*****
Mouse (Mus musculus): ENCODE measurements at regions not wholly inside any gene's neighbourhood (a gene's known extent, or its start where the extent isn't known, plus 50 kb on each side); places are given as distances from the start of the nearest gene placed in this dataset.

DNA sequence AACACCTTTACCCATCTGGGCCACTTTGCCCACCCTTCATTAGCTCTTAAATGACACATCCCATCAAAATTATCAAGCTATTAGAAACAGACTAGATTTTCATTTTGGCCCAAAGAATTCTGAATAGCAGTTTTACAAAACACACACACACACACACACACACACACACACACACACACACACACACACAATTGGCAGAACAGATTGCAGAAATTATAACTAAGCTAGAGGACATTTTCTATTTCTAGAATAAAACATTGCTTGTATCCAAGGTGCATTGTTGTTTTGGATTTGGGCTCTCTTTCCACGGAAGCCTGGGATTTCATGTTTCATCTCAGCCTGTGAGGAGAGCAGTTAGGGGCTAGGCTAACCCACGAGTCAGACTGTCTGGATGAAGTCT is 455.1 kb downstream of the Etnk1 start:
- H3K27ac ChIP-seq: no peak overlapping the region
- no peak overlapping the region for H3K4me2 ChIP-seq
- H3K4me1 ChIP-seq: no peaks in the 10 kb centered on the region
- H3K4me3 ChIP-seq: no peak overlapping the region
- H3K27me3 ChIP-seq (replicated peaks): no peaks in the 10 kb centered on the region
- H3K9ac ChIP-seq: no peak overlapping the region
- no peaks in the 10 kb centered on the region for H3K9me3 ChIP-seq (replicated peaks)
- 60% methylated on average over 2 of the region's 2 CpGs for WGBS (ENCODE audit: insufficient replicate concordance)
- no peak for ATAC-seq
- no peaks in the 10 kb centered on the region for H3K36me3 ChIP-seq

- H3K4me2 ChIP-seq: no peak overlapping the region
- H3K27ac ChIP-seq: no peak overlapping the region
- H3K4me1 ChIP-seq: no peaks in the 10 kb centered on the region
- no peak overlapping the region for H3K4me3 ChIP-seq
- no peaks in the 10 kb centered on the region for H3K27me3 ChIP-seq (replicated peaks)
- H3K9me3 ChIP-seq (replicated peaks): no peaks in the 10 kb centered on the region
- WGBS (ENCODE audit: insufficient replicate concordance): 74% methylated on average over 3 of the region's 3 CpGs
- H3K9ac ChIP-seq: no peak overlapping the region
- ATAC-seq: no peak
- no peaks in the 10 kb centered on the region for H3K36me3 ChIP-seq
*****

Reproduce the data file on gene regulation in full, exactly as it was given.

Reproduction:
Mouse (Mus musculus): ENCODE measurements at regions not wholly inside any gene's neighbourhood (a gene's known extent, or its start where the extent isn't known, plus 50 kb on each side); places are given as distances from the start of the nearest gene placed in this dataset.

DNA sequence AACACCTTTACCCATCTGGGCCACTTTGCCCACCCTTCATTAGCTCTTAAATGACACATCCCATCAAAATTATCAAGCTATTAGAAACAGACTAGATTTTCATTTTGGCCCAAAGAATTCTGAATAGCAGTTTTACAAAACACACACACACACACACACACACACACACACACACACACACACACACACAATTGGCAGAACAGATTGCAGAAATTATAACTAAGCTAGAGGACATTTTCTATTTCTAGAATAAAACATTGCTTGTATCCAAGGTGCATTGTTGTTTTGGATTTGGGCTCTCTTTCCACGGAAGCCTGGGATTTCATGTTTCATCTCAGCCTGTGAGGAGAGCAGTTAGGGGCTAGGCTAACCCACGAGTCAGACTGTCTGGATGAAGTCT is 455.1 kb downstream of the Etnk1 start:
- H3K27ac ChIP-seq: no peak overlapping the region
- no peak overlapping the region for H3K4me2 ChIP-seq
- H3K4me1 ChIP-seq: no peaks in the 10 kb centered on the region
- H3K4me3 ChIP-seq: no peak overlapping the region
- H3K27me3 ChIP-seq (replicated peaks): no peaks in the 10 kb centered on the region
- H3K9ac ChIP-seq: no peak overlapping the region
- no peaks in the 10 kb centered on the region for H3K9me3 ChIP-seq (replicated peaks)
- 60% methylated on average over 2 of the region's 2 CpGs for WGBS (ENCODE audit: insufficient replicate concordance)
- no peak for ATAC-seq
- no peaks in the 10 kb centered on the region for H3K36me3 ChIP-seq

- H3K4me2 ChIP-seq: no peak overlapping the region
- H3K27ac ChIP-seq: no peak overlapping the region
- H3K4me1 ChIP-seq: no peaks in the 10 kb centered on the region
- no peak overlapping the region for H3K4me3 ChIP-seq
- no peaks in the 10 kb centered on the region for H3K27me3 ChIP-seq (replicated peaks)
- H3K9me3 ChIP-seq (replicated peaks): no peaks in the 10 kb centered on the region
- WGBS (ENCODE audit: insufficient replicate concordance): 74% methylated on average over 3 of the region's 3 CpGs
- H3K9ac ChIP-seq: no peak overlapping the region
- ATAC-seq: no peak
- no peaks in the 10 kb centered on the region for H3K36me3 ChIP-seq